As we got back to the university and I ran back to the building where the Peace Summit was being held, I busted through the doors right as lunch was almost over. I hurried to the buffet line and got a plate of the Indian Cuisine and made my way to an empty table to wolf down my food. On my way in through the doors, I ran into a new friend who is the founder of War Resisters International out of NYCNew York City. A fascinating and brilliant man with a bald head, thick glasses, and a long white beard. He asked me, “Did you get into the prison, and did you get to speak?” I said with a smile that yes indeed, I had! Then he made his way back into the crowd. As I sat there eating alone, I was interrupted by a nice, polite Indian woman. She was there representing the Premier, and she was involved in the development and implementation of the agenda for this important conference. This meeting is held only once every six years and the speakers are carefully chosen and invited far in advance of this event.
She said’, “Excuse me, Mr. Cummings, I have a question for you. We have heard that you visited a prison here in Durban this morning, and that you spoke to the prisoners about non-violence. We would like to know if you would be willing to speak.”
I was stunned. Trying to swallow my food in order to be respectful, I replied, “Of course, I would be honored. When would you like for me to speak?” She quickly said, “Right now” and led me by the arm away from my table and up to the podium. They began to introduce me immediately and said that I had some things of importance that they would like for me to share. Before I even had time to prepare my remarks, I was holding the microphone. There I was in a tee-shirt and blue jeans, with Ela Gandhi and Dr. Bernard Lafayette in the front row. But I was honored and privileged to have the very important opportunity to present to peacemakers from around the world about the Power of Peace Movement, and how we were teaching Gandhi, King and Mandela nonviolent principles in prisons and inner city schools back in the states. I was overwhelmed with gratitude and amazed at what had just happened. It was beyond my wildest dreams, but exactly why I had come all the way across the world. I just didn’t know it.
People keep telling me that this is not a good idea, that it would be dangerous. They told me the timing wasn’t good, and that my type would not be accepted there in that place, especially not now, with all that was going on. But I felt like now was the exact time to go; any other time would make no sense. This was the right time, and this was the right place; and these were the exact people that I needed to go and meet, and the exact people that I needed to learn from. How would I know if I do not go? The nation has been in an uproar over the killing of a young black man named Michael Brown by a white officer named Darren Wilson in Ferguson, Missouri, just outside of East St. Louis. The country rioted over the Rodney King beating in Los Angeles almost twenty five years ago, and then our nation was divided once again by the killing of Trayvon Martin in Florida just a few years ago. Now this latest tragedy, along with the Eric Garner case in New York closely following it, has exposed an ugly reality in our country that not much has changed, and that the racial divide is as deep as it’s ever been. Everyone has an opinion and everyone is choosing sides, and most are not afraid to broadcast that opinion, though many know very little about that which they are arguing. They only believe what they have watched, read or listened to in the media, but they have not gone and seen for themselves. I think if you haven’t walked a mile in the other’s shoes then it is better to listen and learn rather than preach. I have been guilty of that many times before.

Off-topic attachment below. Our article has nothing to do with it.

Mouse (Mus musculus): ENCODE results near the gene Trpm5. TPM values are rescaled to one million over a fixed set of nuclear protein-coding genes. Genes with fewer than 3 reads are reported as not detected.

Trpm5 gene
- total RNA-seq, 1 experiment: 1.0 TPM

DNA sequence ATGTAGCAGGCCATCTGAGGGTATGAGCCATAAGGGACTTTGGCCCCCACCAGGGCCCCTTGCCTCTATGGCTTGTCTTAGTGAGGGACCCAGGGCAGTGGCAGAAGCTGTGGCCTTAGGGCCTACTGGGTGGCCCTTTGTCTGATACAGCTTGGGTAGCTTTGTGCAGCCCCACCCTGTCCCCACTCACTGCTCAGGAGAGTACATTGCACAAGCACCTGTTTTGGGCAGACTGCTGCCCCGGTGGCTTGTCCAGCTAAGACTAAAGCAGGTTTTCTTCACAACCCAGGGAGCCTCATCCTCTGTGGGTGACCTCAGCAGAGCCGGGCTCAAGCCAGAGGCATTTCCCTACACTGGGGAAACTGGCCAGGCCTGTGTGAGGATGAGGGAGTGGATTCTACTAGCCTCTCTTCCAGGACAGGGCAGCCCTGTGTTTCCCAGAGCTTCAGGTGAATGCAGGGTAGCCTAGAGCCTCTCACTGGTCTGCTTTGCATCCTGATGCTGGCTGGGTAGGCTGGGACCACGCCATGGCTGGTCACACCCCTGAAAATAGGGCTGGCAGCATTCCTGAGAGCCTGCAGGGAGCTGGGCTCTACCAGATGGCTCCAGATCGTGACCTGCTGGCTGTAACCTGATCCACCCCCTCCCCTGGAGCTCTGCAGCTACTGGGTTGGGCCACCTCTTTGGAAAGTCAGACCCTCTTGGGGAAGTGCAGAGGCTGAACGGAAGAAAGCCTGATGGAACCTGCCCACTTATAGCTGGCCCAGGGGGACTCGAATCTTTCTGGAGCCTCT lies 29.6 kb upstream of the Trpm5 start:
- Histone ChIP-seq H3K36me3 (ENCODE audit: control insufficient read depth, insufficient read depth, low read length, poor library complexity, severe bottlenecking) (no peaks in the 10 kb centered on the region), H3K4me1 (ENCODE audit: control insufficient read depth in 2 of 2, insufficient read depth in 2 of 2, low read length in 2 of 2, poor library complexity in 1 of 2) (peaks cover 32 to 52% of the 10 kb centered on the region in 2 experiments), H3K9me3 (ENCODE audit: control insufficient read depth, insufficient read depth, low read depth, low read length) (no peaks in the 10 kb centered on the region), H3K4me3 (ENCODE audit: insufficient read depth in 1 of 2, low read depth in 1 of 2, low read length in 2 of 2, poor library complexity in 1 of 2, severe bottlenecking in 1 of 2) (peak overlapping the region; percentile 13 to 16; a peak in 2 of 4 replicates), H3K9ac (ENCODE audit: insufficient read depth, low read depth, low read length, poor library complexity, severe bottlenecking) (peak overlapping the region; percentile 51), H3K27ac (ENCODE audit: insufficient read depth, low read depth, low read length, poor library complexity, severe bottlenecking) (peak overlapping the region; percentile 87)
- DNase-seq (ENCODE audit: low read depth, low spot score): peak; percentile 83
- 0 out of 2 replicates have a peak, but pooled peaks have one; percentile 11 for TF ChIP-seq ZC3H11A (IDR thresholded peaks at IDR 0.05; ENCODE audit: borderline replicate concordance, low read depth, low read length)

So after I finished a series of events in a Kansas prison, I drove across the state line and headed for Ferguson. I didn’t have much of a plan but I felt a strong call pulling me. I’ve heard that voice many times before and simply followed it, and that has made all the difference. So I listened, and I drove. There had been recent protests and even riots in that community, where businesses were burned, looted and destroyed. It had gotten so bad at one point that the National Guard was called in and tear gas was used to disperse the angry crowds. I began to drive through St. Louis and on to Ferguson trying to find the exact spot where the killing had taken place just a few weeks earlier. The whole country was on edge over a grand jury decision as to whether they would charge the officer in the killing. I could sense the tension as I got deeper into the community. But I couldn’t find the street because I didn’t know where I was going. How would I know if I didn’t find someone to ask? So I saw a young man and a young woman sitting on a grass bank waiting on a bus. I pulled over and got out of my car. As I approached them they quickly noticed that I was not from around there. The young man happened to be black, and so was she. He had some fascinating artwork on his face and was wearing a Miami cap turned up and to the side. I asked a few short, but very important questions.